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Showing posts from August, 2007

the full moon

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chewing

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Meli

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Pink Bangles

Sagarika Ghose writes about the achievements and struggles that Indian women face 60 years after Independence.

Today women's empowerment is a government slogan, it is the universal feature of every party manifesto. The officialising of the Indian women's movement has meant that society has been left to find its own definition of freedom. For millions of Indian women, it's not a talented woman like Kiran Bedi or even a professional politician like Pratibha Patil who is a role model. Instead, it's the heavily made- up and bejewelled, husband-centred glamorous figures of the soap operas, with their hair full of sindoor and their minds full of domestic politics, who are figures to be emulated. In urban India, across income groups, when it comes to individual freedom—as opposed to the collective freedom of equal opportunities in education and at work—that freedom is often defined as simply the freedom to be constantly sexy. The Indian woman is so sexy and beautiful that she&…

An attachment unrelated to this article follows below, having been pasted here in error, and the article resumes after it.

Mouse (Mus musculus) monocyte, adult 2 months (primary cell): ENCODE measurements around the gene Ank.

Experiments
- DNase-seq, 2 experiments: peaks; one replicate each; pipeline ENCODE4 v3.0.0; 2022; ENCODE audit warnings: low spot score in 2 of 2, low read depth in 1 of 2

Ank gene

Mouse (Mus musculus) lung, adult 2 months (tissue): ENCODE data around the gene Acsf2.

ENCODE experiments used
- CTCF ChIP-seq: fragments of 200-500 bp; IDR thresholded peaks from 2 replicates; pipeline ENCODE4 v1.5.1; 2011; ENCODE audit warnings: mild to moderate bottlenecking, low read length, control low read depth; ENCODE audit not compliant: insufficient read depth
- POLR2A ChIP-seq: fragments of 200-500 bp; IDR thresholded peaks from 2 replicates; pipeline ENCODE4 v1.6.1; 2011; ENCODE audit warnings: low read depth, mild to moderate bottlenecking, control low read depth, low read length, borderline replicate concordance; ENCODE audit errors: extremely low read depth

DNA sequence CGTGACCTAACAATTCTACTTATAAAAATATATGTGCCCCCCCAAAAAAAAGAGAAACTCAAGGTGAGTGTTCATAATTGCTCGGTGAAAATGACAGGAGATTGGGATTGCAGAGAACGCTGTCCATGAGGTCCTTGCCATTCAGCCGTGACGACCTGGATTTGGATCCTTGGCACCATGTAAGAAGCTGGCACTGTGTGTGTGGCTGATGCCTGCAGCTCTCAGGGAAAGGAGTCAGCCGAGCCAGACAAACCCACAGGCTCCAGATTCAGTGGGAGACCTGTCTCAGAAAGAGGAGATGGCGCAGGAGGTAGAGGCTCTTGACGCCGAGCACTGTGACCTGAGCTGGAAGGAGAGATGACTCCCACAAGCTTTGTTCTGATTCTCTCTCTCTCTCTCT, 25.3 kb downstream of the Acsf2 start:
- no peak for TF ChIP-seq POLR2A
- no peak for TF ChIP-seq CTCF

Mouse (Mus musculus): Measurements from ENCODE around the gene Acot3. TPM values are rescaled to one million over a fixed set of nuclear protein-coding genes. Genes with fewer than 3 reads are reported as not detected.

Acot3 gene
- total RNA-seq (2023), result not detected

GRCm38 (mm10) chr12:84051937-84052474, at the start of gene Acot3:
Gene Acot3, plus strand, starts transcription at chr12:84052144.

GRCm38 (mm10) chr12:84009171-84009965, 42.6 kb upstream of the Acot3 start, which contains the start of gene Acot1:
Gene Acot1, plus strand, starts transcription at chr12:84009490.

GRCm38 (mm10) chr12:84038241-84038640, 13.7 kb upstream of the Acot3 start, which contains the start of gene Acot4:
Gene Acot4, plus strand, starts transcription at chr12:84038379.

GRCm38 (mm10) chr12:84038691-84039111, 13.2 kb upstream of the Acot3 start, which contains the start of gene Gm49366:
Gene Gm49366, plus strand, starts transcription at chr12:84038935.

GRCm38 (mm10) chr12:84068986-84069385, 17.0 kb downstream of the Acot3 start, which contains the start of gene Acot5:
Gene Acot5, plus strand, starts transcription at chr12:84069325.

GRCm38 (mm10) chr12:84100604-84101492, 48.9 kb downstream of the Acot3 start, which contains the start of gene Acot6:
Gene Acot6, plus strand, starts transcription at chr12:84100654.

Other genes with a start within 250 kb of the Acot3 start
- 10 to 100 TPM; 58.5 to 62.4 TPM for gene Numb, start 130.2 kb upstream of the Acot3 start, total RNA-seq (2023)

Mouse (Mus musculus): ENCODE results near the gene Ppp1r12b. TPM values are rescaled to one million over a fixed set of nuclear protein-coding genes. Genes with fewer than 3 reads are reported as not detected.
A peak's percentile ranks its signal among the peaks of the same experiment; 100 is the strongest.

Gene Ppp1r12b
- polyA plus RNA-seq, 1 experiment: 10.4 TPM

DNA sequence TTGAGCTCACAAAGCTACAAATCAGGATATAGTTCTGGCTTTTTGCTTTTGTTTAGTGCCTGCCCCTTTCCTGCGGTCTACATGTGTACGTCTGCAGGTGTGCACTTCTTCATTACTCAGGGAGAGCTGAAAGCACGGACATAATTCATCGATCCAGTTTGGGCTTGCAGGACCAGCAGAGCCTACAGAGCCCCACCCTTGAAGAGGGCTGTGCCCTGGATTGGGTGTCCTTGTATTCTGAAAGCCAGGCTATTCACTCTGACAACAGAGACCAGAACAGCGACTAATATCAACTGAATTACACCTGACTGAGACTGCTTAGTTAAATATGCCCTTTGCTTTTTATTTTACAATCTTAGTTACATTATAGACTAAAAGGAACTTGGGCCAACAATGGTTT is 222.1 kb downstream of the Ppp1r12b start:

Chak de India

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This movie rocked. I loved everything about it. It reminded me of Bend it like Beckham and Lagaan. It was very empowering for girls and women.

Canada bans Neem Toothpaste

Neem toothpaste is dangerous to ingest.
Canadian health authorities have issued a second warning on the use of a toothpaste made in India. From Health Canada's Aug. 24 advisory (reproduced in full below, along with the original July 26 warning about an ingredient also found in antifreeze):